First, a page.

Accenture rebrands marketing services group to focus on unity

    • Accenture is rebranding its Interactive marketing services division to Accenture Song, according to a company announcement.
    • The change encompasses the 40-plus agencies, design shops and other businesses the group has acquired over the past decade, with the exception of Droga5, which will continue to operate under its own name. Accenture Interactive acquired Droga5 in 2019, its largest acquisition to date.
    • Accenture said the move reflects its post-pandemic approach to marketing, particularly the faster pace of change clients are adjusting to across sales, commerce and marketing and business innovation. Accenture has recently tried to expand its offerings through experimental bets like a new services practice focused on the metaverse.

    Accenture is bringing greater unity to a sprawling marketing network that has grown to be one of the most formidable in the business. The Song moniker is meant to invoke a “universal form of human craft” as well as inspiration, technical prowess and experience, per the announcement.

    “Accenture Song symbolizes the post pandemic growth journey we’re on with our clients,” David Droga, CEO and creative chairman of Accenture Song, said in a statement.

    Accenture Interactive has given Madison Avenue agencies a run for their money over the past decade as brands have increasingly sought services in technological transformation. The expansion has been fueled by an aggressive M&A strategy that has seen the group snap up dozens of disparate shops around the globe that will now all operate under one banner, save for creative crown jewel Droga5.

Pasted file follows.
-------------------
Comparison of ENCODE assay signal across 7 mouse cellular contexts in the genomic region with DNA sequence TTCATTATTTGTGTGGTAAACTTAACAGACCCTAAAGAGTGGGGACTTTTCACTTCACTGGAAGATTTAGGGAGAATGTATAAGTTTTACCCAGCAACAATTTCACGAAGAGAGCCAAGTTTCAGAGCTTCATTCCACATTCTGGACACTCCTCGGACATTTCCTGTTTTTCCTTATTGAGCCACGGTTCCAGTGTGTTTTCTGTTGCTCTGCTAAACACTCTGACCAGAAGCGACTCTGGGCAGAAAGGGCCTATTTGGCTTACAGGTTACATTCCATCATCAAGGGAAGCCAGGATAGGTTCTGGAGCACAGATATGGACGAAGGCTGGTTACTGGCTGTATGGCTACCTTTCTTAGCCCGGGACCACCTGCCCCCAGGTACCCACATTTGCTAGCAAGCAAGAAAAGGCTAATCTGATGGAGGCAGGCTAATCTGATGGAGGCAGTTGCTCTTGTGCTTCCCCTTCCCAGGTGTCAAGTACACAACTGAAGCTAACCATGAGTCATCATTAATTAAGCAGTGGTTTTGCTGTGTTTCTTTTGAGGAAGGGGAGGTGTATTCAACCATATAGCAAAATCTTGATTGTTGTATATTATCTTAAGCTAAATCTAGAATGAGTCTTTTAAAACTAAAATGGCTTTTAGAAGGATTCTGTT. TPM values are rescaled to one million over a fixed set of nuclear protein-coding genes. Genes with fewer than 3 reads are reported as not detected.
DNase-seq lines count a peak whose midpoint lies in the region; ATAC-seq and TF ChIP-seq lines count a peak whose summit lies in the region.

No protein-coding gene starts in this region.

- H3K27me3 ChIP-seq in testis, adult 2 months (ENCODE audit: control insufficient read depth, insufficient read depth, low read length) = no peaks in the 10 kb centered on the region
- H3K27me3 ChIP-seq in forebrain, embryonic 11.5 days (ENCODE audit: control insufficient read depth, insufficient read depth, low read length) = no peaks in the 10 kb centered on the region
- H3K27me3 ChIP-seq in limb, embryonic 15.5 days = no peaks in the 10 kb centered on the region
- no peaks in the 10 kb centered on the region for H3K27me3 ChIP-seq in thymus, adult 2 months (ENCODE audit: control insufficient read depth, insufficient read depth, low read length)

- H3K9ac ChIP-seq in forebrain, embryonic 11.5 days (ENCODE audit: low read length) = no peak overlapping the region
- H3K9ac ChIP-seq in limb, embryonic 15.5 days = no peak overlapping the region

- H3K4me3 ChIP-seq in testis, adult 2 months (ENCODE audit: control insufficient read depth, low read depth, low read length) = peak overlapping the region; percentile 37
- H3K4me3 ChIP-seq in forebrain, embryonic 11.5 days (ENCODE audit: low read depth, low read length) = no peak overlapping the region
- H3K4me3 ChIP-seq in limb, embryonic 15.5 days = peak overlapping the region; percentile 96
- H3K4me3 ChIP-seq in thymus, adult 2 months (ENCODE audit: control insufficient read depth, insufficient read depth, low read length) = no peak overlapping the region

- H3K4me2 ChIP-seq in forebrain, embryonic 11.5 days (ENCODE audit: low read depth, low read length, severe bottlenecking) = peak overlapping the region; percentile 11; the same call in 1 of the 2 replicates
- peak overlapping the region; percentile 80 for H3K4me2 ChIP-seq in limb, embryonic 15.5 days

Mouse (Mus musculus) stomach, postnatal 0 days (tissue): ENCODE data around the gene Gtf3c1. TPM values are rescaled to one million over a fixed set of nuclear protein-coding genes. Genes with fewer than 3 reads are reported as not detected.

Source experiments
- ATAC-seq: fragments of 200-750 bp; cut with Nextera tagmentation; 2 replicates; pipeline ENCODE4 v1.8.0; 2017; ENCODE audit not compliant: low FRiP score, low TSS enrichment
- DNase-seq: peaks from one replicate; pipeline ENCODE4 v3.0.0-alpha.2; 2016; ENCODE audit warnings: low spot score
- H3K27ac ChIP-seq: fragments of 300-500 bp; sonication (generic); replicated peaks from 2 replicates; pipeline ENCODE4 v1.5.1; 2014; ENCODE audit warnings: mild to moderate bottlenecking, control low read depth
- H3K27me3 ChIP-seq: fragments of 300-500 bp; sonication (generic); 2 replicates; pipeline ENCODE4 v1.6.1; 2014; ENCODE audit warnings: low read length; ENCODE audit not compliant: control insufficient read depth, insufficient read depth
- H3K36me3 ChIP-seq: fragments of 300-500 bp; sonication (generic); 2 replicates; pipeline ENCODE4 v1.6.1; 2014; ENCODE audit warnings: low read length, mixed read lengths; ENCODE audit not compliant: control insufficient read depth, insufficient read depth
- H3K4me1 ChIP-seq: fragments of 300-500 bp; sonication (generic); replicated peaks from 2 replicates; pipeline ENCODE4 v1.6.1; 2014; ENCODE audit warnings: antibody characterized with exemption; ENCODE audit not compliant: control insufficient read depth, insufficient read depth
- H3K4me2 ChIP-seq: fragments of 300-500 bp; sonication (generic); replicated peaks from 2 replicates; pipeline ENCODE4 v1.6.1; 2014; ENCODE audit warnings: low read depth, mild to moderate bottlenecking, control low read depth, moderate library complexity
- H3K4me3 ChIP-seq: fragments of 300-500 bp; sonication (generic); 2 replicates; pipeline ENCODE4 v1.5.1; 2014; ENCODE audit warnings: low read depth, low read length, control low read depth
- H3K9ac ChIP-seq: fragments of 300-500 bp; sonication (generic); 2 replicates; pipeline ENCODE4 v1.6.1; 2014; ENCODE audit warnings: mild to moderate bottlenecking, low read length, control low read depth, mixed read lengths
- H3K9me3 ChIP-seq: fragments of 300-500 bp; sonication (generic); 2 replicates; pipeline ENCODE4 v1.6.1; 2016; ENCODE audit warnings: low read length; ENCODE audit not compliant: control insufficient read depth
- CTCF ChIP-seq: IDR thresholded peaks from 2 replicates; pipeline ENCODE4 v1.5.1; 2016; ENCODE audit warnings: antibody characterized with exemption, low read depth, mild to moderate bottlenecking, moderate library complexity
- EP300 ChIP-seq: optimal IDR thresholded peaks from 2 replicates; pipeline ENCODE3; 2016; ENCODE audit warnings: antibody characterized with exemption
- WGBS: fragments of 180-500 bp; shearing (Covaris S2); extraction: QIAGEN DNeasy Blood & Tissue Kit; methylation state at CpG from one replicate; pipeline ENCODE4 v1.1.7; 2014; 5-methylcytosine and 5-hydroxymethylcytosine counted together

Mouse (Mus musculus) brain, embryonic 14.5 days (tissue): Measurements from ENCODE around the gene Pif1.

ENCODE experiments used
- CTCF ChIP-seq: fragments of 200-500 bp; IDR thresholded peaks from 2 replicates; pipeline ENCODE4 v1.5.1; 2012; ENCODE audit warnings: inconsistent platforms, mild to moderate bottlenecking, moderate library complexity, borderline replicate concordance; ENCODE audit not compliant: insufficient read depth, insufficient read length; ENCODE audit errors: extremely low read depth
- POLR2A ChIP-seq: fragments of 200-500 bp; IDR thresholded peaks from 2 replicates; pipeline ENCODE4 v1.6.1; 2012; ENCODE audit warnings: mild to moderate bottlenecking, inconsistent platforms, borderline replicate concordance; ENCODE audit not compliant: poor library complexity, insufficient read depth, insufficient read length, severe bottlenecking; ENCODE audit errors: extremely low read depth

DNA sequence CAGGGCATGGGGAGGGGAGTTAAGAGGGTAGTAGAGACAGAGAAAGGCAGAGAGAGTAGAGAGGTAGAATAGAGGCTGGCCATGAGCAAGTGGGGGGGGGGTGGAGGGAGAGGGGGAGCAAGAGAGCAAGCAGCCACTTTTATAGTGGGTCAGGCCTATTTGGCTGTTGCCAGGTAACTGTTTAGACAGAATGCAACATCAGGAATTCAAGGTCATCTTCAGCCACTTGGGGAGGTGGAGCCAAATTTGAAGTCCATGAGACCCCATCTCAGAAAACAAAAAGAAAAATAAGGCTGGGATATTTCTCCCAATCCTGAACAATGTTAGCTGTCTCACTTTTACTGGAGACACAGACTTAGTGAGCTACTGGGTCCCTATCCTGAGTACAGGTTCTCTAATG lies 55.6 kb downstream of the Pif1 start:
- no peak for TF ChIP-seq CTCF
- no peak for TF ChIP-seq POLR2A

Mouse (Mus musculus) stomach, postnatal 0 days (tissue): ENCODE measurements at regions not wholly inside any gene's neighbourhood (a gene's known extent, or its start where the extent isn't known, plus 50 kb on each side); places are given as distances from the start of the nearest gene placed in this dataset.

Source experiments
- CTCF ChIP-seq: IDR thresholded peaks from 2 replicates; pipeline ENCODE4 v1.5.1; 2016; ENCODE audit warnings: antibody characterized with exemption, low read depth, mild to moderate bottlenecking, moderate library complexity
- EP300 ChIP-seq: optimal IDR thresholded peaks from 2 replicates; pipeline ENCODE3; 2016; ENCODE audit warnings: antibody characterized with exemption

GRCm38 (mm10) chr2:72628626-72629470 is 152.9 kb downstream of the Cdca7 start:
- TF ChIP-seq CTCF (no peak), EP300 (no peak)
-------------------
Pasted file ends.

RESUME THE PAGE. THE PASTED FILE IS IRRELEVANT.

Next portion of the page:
The Accenture Song rebranding is one of the most significant moves the unit has made since Droga took the helm in September. Droga came over part of the acquisition of his namesake agency three years ago, a pricey deal that signaled Accenture Interactive’s desire for greater creative know-how after years focused on the tech end of marketing.

    Insider previously reported on Droga’s plans to enact an organizational change aimed at simplifying Interactive’s structure. The thinking behind the switch-up is to better distinguish Acccenture’s marketing capabilities from its core consulting services and pitch a streamlined brand to clients, Insider’s sources indicated.

    Accenture Song projects it will generate $14 billion in revenue in 2022 and touted a client list that features “future-facing” brands such as Coinbase, General Mills’ Blue Buffalo and Shiseido. The group was behind a buzzy-but-controversial Super Bowl ad for Coinbase, the crypto company’s first appearance at the big game. The announcement also revealed that Accenture Song is partnering with Capri Holdings, the luxury group that owns Versace, Jimmy Choo and Michael Kors, to “translate its rich in-store luxury shopping experience to a digital experience.”

    Demand for services in e-commerce, data and analytics and performance media have continued to bolster the agency category throughout the pandemic and inform deal-making among the traditional ad-holding groups, which have less historic expertise in some of those areas.

    Accenture Interactive landed as the fourth-largest agency company in 2021 in Ad Age’s annual rankings, with $12.5 billion in revenue. WPP led the pack with $17.6 billion, while Omnicom Group was No. 2 ($14.3 billion) and Publicis Groupe No. 3 ($13.9 billion).

    While consultancies like Accenture have long been positioned as disrupters to old-school agencies, many ad holding groups have started to close the gap on the tech end and win back client favor. Accenture Interactive vied for the account of The Coca-Cola Company after the beverage giant enacted a massive agency review late in 2020, but was eliminated from the running early on, per Ad Age. WPP ended up winning the business, partially due to its established global scale.


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